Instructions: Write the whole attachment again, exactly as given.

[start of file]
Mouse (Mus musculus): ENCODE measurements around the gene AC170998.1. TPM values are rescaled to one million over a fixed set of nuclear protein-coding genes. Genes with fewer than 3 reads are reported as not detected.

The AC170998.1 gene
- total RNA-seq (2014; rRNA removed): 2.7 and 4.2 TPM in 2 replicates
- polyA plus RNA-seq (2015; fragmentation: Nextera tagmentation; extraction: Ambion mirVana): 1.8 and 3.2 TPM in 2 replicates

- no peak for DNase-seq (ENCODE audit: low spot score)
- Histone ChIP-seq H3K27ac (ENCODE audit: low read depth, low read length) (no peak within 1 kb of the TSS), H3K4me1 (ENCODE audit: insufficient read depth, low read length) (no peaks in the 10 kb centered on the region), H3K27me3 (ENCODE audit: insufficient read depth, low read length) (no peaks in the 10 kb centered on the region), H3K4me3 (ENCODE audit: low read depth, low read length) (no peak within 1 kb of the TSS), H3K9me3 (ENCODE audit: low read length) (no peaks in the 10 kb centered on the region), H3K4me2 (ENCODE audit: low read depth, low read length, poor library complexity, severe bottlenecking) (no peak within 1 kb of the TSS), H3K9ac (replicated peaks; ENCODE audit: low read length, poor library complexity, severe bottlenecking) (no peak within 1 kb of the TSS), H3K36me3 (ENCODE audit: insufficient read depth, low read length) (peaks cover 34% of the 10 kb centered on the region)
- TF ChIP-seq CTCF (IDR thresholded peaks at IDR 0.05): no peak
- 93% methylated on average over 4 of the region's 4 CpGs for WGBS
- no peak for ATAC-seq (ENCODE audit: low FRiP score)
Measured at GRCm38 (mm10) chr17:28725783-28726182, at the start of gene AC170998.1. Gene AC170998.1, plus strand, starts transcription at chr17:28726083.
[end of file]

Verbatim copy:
Mouse (Mus musculus): ENCODE measurements around the gene AC170998.1. TPM values are rescaled to one million over a fixed set of nuclear protein-coding genes. Genes with fewer than 3 reads are reported as not detected.

The AC170998.1 gene
- total RNA-seq (2014; rRNA removed): 2.7 and 4.2 TPM in 2 replicates
- polyA plus RNA-seq (2015; fragmentation: Nextera tagmentation; extraction: Ambion mirVana): 1.8 and 3.2 TPM in 2 replicates

- no peak for DNase-seq (ENCODE audit: low spot score)
- Histone ChIP-seq H3K27ac (ENCODE audit: low read depth, low read length) (no peak within 1 kb of the TSS), H3K4me1 (ENCODE audit: insufficient read depth, low read length) (no peaks in the 10 kb centered on the region), H3K27me3 (ENCODE audit: insufficient read depth, low read length) (no peaks in the 10 kb centered on the region), H3K4me3 (ENCODE audit: low read depth, low read length) (no peak within 1 kb of the TSS), H3K9me3 (ENCODE audit: low read length) (no peaks in the 10 kb centered on the region), H3K4me2 (ENCODE audit: low read depth, low read length, poor library complexity, severe bottlenecking) (no peak within 1 kb of the TSS), H3K9ac (replicated peaks; ENCODE audit: low read length, poor library complexity, severe bottlenecking) (no peak within 1 kb of the TSS), H3K36me3 (ENCODE audit: insufficient read depth, low read length) (peaks cover 34% of the 10 kb centered on the region)
- TF ChIP-seq CTCF (IDR thresholded peaks at IDR 0.05): no peak
- 93% methylated on average over 4 of the region's 4 CpGs for WGBS
- no peak for ATAC-seq (ENCODE audit: low FRiP score)
Measured at GRCm38 (mm10) chr17:28725783-28726182, at the start of gene AC170998.1. Gene AC170998.1, plus strand, starts transcription at chr17:28726083.